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Jams, jellies, and preserves are all a variation on the combination of fruit and pectin to create a wonderful spread. The difference between each is the form and function the fruit takes:
- Jelly is made from fruit juice and has none of the “pieces.”
- Jam is created from crushed fruit and thus, has a pulpy texture.
- Preserves have chunks of fruit.
I’m going to throw in another category that many may not be used to: fruit butter! This is a completely different concept for preserving fruit but has become one of my personal favorites. It’s thick, smooth, sweet, and utterly delectable. As a bonus, it’s easy and fast, with a nearly foolproof recipe consisting of just two ingredients:
- 4 cups fruit
- 4 cups sugar
This can be adapted to any measurement or amount of fruit you have. Just make sure to remember the mantra of equal parts sugar to fruit and you’re ready! This may sound too good to be true but it isn’t. Fruit butter will be a different consistency than the jams and jellies you may be accustomed to. While jelly has an almost gelatin quality, fruit butter is somewhat thinner but packed with so much more of the fruit flavors.
NOTE: This recipe can be adapted for many different fruits. I find it best for grape butter, apricot butter, and peach butter.
You cannot have a more easy or simple way to preserve your fruit for use as spreads and in recipes. This apricot butter is a great way to prolong the best part of the summer season: the bounty the earth provides. Just a warning, though: your friends will want to know where to find it and you’ll have the privilege of showing off your kitchen skills. Enjoy!
If you make this recipe, make sure to leave me a comment and a rating of the recipe so I know how it worked out for you! You can also tag me on Instagram with a picture of the final product.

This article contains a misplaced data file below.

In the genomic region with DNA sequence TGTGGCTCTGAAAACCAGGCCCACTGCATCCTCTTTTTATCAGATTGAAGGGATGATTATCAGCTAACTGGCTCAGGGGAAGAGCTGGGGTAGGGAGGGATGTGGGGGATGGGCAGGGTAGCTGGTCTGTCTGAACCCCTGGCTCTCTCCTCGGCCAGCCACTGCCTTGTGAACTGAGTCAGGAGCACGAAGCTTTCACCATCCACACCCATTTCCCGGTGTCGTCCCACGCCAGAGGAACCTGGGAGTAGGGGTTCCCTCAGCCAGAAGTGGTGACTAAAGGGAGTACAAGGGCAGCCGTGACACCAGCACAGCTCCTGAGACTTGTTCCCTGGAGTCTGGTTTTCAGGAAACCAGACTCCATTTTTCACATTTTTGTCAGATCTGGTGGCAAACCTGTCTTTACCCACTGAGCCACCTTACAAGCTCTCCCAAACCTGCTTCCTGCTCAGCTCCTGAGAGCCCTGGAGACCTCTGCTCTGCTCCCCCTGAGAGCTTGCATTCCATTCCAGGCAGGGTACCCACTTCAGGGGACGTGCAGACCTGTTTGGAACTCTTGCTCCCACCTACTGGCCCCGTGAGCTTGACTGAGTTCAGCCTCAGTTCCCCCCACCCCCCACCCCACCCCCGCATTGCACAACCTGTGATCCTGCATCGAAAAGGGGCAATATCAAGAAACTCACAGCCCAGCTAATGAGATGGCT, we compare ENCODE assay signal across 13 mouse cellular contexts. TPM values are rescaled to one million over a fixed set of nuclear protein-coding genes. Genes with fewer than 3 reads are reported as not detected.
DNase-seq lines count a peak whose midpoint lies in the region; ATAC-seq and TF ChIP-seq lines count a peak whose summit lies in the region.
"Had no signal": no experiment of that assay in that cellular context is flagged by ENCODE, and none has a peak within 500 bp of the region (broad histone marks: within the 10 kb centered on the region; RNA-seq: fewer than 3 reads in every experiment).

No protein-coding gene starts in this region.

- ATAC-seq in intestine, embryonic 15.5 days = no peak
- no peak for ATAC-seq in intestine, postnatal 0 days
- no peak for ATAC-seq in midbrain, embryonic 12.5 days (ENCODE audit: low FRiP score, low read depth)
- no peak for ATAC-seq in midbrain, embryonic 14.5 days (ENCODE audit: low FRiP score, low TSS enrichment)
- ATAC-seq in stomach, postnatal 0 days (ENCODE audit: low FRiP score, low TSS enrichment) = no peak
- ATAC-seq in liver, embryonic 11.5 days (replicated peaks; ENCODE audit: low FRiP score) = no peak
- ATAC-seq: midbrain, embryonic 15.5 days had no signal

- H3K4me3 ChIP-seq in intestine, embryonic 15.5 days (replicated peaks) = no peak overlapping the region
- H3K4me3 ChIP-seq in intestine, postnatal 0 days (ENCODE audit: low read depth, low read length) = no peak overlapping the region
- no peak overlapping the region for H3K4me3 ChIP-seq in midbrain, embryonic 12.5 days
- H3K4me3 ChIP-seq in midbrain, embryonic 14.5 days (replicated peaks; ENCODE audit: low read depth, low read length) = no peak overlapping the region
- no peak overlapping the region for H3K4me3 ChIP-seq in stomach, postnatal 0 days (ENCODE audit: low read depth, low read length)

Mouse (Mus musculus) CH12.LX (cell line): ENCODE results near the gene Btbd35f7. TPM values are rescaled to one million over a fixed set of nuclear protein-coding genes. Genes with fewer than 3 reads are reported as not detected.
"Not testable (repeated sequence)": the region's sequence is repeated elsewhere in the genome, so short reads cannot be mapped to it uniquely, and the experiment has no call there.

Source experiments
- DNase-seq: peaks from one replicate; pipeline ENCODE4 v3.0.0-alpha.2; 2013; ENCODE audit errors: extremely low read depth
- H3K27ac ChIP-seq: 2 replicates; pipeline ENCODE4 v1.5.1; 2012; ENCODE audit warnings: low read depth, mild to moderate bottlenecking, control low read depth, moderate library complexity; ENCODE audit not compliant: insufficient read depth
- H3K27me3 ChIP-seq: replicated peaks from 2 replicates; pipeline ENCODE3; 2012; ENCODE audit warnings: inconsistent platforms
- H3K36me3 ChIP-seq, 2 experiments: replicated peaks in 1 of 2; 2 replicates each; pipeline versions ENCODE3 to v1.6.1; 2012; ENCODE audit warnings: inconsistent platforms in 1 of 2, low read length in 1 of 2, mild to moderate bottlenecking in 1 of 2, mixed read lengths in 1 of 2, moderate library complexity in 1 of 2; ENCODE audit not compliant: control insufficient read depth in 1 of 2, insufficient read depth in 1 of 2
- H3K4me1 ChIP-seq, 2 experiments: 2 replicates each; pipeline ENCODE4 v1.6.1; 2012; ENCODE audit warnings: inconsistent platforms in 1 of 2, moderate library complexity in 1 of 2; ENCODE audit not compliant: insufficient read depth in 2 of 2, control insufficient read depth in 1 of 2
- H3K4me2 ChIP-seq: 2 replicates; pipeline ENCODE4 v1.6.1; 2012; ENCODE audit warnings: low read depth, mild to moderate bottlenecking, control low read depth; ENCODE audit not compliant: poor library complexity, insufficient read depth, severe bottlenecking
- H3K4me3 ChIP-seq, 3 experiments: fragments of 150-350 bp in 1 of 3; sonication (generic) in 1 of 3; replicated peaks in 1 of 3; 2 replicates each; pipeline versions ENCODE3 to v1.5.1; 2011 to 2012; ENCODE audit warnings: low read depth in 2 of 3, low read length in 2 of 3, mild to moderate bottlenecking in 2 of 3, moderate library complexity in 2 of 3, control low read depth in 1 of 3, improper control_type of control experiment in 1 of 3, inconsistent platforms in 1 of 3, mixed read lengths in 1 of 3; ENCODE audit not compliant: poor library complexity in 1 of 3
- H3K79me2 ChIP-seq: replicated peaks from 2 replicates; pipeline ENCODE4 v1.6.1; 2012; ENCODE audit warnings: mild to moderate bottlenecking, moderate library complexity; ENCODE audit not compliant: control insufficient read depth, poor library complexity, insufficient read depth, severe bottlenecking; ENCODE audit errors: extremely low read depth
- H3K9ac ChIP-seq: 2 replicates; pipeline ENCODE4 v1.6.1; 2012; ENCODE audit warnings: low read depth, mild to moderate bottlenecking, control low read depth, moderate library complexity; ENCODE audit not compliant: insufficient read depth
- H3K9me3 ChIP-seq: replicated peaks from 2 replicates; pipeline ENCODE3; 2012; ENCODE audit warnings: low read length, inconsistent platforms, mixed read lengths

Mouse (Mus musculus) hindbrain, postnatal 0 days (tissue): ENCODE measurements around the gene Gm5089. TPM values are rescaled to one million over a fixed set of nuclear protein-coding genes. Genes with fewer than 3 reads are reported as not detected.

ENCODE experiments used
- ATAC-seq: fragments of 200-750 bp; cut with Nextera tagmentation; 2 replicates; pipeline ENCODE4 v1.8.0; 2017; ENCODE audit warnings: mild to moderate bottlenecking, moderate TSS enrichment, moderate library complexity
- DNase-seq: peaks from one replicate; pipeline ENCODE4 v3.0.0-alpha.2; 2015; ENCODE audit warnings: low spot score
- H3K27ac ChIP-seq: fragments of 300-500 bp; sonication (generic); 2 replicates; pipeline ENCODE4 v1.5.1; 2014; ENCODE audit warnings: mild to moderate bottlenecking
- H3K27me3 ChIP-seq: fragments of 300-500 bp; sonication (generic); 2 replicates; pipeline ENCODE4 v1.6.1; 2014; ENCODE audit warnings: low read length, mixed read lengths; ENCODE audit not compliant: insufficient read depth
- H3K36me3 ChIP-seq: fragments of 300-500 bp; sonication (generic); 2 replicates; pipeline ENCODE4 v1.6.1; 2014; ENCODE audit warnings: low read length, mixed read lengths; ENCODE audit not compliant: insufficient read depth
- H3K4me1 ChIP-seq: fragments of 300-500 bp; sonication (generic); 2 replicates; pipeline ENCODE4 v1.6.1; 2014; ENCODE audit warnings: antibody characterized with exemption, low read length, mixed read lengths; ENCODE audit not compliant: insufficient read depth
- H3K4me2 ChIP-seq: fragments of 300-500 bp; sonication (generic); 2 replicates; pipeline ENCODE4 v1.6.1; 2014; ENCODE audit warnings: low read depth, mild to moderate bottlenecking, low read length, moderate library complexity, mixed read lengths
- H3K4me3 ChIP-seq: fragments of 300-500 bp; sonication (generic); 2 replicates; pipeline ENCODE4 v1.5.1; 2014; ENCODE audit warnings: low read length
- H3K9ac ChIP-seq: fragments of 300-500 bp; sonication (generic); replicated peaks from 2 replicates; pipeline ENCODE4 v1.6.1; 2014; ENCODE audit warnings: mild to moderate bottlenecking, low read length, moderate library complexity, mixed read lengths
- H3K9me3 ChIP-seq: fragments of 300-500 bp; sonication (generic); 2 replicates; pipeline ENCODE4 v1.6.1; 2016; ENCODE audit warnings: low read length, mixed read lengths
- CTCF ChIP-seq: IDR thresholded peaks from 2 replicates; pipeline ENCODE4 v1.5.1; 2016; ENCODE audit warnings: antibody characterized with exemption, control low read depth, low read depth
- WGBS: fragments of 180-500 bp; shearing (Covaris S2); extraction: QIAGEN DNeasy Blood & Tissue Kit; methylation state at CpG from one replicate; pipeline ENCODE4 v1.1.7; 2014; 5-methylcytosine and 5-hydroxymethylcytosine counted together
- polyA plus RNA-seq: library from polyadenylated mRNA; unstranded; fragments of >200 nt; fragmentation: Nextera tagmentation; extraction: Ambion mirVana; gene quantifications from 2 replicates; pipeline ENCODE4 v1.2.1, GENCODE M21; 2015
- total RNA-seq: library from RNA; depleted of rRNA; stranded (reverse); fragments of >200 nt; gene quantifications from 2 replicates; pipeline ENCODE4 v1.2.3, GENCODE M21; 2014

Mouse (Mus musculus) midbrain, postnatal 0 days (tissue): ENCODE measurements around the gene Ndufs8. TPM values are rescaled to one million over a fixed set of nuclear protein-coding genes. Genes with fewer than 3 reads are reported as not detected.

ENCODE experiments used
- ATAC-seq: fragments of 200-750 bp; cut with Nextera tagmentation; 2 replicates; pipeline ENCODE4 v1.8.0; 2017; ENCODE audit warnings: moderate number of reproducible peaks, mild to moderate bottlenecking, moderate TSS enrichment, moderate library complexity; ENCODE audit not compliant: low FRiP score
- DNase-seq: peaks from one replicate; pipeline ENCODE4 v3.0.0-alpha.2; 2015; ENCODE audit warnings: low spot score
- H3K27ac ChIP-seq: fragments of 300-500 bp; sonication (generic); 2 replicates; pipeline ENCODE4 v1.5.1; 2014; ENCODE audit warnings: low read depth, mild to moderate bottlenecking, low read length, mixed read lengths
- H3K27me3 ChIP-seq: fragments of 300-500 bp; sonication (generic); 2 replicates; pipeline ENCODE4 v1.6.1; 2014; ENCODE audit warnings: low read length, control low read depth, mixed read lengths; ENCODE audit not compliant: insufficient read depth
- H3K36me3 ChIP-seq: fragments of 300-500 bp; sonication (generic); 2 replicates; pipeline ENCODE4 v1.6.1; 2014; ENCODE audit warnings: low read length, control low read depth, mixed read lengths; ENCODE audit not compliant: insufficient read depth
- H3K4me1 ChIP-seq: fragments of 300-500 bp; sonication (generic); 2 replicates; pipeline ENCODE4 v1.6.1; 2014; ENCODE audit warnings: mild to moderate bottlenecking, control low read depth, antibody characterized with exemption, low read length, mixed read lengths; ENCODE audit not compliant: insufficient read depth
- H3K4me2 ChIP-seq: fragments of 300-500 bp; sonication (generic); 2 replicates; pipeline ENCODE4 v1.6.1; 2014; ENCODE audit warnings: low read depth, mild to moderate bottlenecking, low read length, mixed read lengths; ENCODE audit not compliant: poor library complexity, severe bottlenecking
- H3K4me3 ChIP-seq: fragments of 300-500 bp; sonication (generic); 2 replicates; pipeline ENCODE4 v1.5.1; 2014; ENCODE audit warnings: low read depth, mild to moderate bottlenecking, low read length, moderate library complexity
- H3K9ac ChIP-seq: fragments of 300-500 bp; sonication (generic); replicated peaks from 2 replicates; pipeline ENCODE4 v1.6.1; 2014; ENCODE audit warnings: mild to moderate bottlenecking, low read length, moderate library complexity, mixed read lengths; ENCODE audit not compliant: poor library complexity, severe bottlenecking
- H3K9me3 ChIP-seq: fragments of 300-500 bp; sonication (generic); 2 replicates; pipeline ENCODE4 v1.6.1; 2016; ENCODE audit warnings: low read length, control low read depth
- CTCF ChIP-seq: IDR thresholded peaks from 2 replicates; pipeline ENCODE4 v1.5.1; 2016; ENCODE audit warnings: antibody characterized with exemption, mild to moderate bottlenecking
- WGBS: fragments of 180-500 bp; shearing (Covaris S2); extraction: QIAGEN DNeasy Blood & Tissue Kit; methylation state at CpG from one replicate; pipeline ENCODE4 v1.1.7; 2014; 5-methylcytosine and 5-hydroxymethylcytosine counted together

- 4 cups apricots
- 4 cups sugar
- To start, clean and prepare the fruit. Halve the fruit and remove pits and any abrasions, leaving the peel intact. This is where the flavor comes from. Measure fruit by pressing it into a measuring cup. Do not simply lay fruit in or the measurements will not be accurate.
- Dump fruit in a heavy-bottomed kettle and add an equal amount of sugar.
- Turn the heat to medium and stir contents to bring out the natural juices and dissolve the sugar. Increase the heat to medium-high and let the mixture come to a boil. Bring to a rolling boil (a boil that cannot be stirred down), letting the mixture begin to foam.
- Once at a rolling boil, set a timer for 20 minutes. Stir and let boil. While boiling, watch the mixture carefully as it will rise and eventually fall, cooking down and causing the foam to dissipate.
- After 20 minutes, turn off the heat. Pour directly into a conical strainer that has been placed in a container; a 9×13 pan works well. This will hold the butter as it runs out the bottom of the strainer.A conical strainer may be a new utensil for you but is a very tried-and-true multi-purpose canning tool.
- Use a wooden pestle in a circular motion to push the apricot butter through the strainer. Only a small amount of peel and other remnants will be left in the strainer once it has been vigorously pushed through.
- Stir the fruit butter and pour directly into sanitized jam jars.
- Next, either can or use the wax method to seal the jars. To use the wax method, melt wax on a low-heat burner and pour over apricot butter. Lightly swirl to create a seal.
- When using the wax method, this apricot butter can be kept in a refrigerator or freezer for up to a year.
- I also used the wax method in my strawberry jam recipe, so make sure to hop on over there to watch a demonstration of this method.
- You can also can this apricot butter. Make sure to watch my canning 101 video and my canned grape butter recipe for more!